4. 4. Tracking the object DC2003/ DCMI E-lis Strathprints E-Prints Soton E-Prints UK Arc (ODU) Oaister Metalis HAIRST Citebase Worldcat CDLR pubs Erpanet Stephen’s Web zniff Tardis list CIS pubs Erpanet Other resource lists
    5. 5. Tracking the object’s metadata DC2003/ DCMI E-lis Strathprints E-Prints Soton E-Prints UK Arc (ODU) Oaister Metalis HAIRST Citebase Worldcat CDLR pubs Erpanet Stephen’s Web zniff Tardis list CIS pubs Erpanet Other resource lists
    6. 6. Tracking the object’s metadata DC2003/ DCMI E-lis Strathprints E-Prints Soton E-Prints UK Arc (ODU) Oaister Metalis HAIRST Citebase Worldcat CDLR pubs Erpanet Stephen’s Web zniff Tardis list CIS pubs Erpanet Other resource lists
    7. 7. Four metadata lifecycles for the object <ul><li>Zoom in to look at metadata activity in sections of previous diagram. </li></ul><ul><li>What do these relationships imply for the metadata lifecycles associated with this paper? </li></ul><ul><li>What does this look like in terms of metadata workflows? </li></ul><ul><ul><ul><li>Author deposit </li></ul></ul></ul><ul><ul><ul><li>Worldcat </li></ul></ul></ul><ul><ul><ul><li>Resource list </li></ul></ul></ul><ul><ul><ul><li>Harvester </li></ul></ul></ul>
    8. 8. Author metadata lifecycle for the object DC2003 Strathprints CDLR pubs CIS pubs Erpanet Title Authors Abstract Publisher Date Url Pages Title Authors Publisher Date Url bibtex Review process Review process
    9. 9. Worldcat metadata lifecycle for the object E-Prints Soton Worldcat Title Authors Publisher Date Url DC MaRC Yahoo search Authority files Controlled vocabulary tools Subject
    10. 10. Resource list metadata lifecycle for the object DC2003 Erpanet Stephen’s Web Tardis zniff Other resource lists Title Authors Date Url Title Url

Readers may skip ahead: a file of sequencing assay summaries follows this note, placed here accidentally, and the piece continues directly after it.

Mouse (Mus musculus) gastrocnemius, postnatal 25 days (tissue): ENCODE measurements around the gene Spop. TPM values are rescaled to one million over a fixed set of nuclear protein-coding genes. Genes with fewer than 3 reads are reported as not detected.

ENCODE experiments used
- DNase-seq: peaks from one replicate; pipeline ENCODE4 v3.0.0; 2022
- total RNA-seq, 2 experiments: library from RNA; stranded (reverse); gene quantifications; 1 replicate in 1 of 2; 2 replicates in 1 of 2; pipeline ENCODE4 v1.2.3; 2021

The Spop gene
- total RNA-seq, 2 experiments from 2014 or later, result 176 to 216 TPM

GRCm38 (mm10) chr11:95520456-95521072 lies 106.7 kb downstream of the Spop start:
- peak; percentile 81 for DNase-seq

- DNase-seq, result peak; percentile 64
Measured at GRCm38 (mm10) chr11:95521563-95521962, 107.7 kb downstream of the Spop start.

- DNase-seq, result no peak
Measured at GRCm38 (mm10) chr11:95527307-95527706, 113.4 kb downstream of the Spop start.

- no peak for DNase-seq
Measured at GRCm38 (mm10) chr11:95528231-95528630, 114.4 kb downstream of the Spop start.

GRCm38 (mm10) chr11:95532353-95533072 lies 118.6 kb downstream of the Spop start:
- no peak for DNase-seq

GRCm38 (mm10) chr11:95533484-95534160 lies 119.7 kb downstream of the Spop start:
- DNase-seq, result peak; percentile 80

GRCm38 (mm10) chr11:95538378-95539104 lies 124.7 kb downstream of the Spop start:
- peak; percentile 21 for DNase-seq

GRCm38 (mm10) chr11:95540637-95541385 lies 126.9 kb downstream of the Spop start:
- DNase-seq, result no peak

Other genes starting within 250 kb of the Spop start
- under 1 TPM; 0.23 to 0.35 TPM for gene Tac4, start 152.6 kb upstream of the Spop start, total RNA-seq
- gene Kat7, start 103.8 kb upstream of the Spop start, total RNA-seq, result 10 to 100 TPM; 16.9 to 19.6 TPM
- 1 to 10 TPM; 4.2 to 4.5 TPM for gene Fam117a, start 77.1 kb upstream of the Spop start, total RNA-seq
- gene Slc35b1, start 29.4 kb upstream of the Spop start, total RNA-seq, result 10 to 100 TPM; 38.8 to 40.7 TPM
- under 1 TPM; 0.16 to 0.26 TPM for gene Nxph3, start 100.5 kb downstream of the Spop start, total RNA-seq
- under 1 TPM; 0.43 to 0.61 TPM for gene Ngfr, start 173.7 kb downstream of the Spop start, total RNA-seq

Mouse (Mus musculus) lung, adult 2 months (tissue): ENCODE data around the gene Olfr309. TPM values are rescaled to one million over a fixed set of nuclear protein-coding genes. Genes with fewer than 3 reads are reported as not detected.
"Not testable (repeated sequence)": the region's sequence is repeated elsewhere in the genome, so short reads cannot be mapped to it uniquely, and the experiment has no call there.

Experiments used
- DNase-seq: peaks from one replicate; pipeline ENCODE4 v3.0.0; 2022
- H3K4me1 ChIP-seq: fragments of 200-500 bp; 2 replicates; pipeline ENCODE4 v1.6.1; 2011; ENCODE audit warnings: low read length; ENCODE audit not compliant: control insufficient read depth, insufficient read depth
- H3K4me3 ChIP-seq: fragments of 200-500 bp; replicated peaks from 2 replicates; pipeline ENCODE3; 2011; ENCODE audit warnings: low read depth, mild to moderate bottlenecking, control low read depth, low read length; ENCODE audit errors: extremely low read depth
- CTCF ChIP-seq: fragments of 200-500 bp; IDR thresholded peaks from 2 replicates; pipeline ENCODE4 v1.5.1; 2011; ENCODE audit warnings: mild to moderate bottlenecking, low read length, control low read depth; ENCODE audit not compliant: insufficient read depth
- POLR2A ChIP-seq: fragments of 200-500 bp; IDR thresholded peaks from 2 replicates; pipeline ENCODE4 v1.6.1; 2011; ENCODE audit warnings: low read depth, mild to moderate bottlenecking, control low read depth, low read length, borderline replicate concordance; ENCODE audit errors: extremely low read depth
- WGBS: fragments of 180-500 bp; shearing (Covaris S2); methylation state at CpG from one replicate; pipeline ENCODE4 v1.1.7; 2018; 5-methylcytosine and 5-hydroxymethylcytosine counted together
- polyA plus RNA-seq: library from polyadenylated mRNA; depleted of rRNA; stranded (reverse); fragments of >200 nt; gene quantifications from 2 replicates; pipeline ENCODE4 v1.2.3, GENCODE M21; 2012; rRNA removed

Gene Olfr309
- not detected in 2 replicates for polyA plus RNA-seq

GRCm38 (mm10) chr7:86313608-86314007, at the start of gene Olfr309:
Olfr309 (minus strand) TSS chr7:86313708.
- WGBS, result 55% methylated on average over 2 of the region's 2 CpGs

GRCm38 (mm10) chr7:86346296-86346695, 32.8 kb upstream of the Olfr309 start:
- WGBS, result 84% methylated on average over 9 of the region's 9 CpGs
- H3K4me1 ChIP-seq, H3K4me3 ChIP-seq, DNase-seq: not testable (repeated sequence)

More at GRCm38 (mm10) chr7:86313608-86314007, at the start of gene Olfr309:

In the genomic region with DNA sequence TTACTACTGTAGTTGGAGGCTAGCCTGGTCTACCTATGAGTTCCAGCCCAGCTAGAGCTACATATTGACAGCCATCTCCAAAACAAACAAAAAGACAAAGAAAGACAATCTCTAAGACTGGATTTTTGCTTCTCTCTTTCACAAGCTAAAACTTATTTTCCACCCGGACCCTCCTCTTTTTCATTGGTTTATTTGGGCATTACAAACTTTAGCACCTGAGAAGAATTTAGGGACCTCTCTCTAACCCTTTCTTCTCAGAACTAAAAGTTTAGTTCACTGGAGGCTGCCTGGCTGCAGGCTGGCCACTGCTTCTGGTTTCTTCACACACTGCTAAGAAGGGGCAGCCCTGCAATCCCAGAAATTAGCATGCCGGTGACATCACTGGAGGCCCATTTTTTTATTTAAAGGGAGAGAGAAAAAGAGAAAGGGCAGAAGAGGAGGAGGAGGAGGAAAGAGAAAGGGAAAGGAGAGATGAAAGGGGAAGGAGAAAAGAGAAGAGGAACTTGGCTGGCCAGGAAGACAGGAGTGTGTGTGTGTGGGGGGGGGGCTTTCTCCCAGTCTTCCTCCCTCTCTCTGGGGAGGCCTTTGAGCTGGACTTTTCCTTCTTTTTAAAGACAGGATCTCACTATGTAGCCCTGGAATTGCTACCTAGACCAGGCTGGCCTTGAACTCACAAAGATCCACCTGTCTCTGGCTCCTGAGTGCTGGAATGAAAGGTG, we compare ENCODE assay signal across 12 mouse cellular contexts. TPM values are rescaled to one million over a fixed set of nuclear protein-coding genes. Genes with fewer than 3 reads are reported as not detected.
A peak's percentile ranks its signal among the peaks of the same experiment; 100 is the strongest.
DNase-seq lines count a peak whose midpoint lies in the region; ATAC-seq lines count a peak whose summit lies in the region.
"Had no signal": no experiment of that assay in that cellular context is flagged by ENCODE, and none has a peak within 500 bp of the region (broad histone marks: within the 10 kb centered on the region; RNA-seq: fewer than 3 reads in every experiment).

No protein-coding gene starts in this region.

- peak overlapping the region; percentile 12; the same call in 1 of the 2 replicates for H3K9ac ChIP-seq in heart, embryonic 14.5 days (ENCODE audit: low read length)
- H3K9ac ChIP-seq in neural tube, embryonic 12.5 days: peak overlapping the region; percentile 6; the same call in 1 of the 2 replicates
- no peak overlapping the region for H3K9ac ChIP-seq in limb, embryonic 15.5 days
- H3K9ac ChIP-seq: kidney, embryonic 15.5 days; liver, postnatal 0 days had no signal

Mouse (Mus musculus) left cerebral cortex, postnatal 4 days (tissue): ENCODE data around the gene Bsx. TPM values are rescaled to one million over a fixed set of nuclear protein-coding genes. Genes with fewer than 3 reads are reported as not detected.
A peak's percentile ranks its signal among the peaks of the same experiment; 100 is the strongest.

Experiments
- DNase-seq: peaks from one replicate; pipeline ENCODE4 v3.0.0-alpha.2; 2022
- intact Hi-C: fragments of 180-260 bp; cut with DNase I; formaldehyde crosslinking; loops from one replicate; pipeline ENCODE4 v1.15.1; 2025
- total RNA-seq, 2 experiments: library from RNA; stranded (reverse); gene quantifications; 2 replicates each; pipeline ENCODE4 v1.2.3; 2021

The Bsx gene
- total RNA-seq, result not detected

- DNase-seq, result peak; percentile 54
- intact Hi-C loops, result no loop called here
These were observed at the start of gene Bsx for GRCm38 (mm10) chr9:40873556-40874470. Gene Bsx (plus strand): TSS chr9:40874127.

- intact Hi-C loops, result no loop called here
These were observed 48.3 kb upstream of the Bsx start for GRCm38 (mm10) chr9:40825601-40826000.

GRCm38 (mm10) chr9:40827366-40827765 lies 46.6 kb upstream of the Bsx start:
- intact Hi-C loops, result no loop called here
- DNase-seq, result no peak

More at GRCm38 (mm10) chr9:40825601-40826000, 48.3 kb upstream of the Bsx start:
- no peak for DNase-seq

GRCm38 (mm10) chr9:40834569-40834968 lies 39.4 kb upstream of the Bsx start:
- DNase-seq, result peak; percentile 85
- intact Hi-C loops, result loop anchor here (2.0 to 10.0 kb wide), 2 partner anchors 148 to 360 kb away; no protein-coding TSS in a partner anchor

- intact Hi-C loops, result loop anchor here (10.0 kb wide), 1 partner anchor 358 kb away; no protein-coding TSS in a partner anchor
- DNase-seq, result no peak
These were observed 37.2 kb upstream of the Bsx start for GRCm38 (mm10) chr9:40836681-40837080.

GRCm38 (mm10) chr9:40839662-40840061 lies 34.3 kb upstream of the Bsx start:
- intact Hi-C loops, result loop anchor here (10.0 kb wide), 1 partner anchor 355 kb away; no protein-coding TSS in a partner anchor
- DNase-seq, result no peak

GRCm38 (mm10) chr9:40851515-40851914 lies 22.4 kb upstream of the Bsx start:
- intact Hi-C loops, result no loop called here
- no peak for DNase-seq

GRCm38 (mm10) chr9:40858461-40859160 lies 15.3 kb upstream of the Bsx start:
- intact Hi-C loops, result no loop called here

11. 11. Harvester metadata lifecycle for the object DC2003 E-lis Strathprints E-Prints Soton E-Prints UK Oaister Metalis HAIRST Citebase Erpanet GET GET GET GET GET GET GET GET Review process
    12. 12. Analysis of metadata quality <ul><li>The return on the metadata investment in this paper </li></ul><ul><ul><li>What metadata do we look for when searching for a doc? </li></ul></ul><ul><ul><ul><li>Author </li></ul></ul></ul><ul><ul><ul><li>Title </li></ul></ul></ul><ul><ul><ul><li>Date </li></ul></ul></ul><ul><ul><ul><li>url </li></ul></ul></ul><ul><ul><li>Searching for a citation </li></ul></ul>
    13. 13. Analysis of discovery metadata y y y y n n conference paper url y y n y y n Date n n n y y p Author y y n y y y Title erpanet stephen's web zniff cdlr worldcat HAIRST Element n n n y p y conference paper url p n n p y y Date y y n y y y Author y y y y y y Title metalis e-Prints UK strathprints e-lis e-prints Soton DC2003   Repository Element
    14. 14. Analysis of Citation completeness 6 2 2 2 9 5 6 Citation score Tardis list metalis e-Prints UK strathprints e-lis e-prints Soton DC2003 Repository 2 (typically) 4 5 2 6 5 1 Citation score resource list erpanet stephen's web zniff cdlr worldcat HAIRST Repository URL Pages Publication place Editors Publisher Conference date / location Conference Date Title Author
    15. 15. Reflecting on this paper trail <ul><li>Duplication of effort </li></ul><ul><li>Confusion rather than good diversity </li></ul><ul><li>Points in system capable of metadata exchange or augmentation- not happening; neither are tools in use. </li></ul><ul><li>The possibility of joining lifecycles up and so addressing these issues depends on being able to locate and understand relevant sections of ecology – this is in turn dependent on model for this ecology </li></ul>